Metrolinx makes the case for a Beamsville GO station it says would draw thousands

Metrolinx makes the case for a Beamsville GO station it says would draw thousands

A GO station in Beamsville, Ont., between Hamilton and St. Catharines, could draw as many as 1,335 daily riders each weekday by 2041, according to an initial business case (ICB) prepared by Metrolinx.

Ridership out of the proposed station is predicted to hit 325,000 annually over the same 19-year period, the Crown agency added in its report.

But Metrolinx was quick to point out it’s “too early to talk construction timelines.”

It described the IBC as the “first step” in the planning process, noting 2041 is a date used to project ridership, not a countdown for the potential station to be built.

When exactly transit users in the region could expect to see a station isn’t clear.

Metrolinx said that timeline still needs to be determined though the planning process and project agreements.

Its report suggests the station would bring in 7,000-8,000 tourists to the area each year by 2041, as well as offer GO Bus users a rail option.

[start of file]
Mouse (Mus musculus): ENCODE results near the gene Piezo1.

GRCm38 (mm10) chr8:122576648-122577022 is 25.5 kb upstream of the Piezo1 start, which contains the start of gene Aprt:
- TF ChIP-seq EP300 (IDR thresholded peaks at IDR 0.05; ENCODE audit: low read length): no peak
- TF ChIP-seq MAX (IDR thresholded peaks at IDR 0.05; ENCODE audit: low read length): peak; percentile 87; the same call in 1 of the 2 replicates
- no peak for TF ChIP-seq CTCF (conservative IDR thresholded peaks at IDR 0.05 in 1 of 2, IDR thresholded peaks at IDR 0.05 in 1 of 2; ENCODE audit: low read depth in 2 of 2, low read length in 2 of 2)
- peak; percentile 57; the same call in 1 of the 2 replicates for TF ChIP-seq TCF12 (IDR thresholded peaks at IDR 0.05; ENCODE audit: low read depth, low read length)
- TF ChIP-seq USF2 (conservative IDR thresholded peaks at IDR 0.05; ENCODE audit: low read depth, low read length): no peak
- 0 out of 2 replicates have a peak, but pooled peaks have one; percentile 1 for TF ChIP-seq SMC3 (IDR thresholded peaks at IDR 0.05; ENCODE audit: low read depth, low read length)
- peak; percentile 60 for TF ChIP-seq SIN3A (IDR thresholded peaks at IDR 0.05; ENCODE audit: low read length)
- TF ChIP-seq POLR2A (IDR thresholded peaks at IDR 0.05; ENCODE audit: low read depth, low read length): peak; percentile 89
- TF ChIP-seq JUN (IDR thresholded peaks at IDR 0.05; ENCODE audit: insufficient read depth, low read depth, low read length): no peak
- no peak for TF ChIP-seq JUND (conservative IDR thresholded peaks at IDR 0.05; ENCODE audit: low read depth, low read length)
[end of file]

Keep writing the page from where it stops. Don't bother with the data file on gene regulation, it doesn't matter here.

The project would total an estimated $36.8 million in operating, capital and maintenance costs, the report states. It predicts the station would eventually bring in $58.8 million, leaving an anticipated net benefit of $22 million.

The Town of Lincoln, which includes Beamsville and lists 50 area wineries as a major tourism draw, celebrated the IBC in a statement shared Tuesday.

It said the business case confirms the “feasibility” of a future GO station. The proposed station would be placed on the Niagara Extension between another proposed stop in Grimsby and the current station in St. Catharines.

This image from Metrolinx shows the proposed location for the Beamsville GO station. (Supplied by Metrolinx)

“Working towards making Lincoln a complete community is of utmost importance to Town Council,” stated Tony Brunet, chair of the town’s planning and economic development committee.

“I am delighted to see the commitment to the first project discovery phase.”

The town’s statement did highlight the fact the IBC does not offer a timeline or confirm construction of the station, but still described it as “positive.”

Officials said Lincoln is a growing community and expanded service will be essential to meet its future needs, adding it will work with other levels of government and the private sector to make the project a reality.

Mayor Sandra Easton called the IBC “excellent news.”

“The community benefits are many – including economic growth, expanded transportation options for residents, and further leveraging Lincoln as a premier tourism destination in Niagara,” she said.

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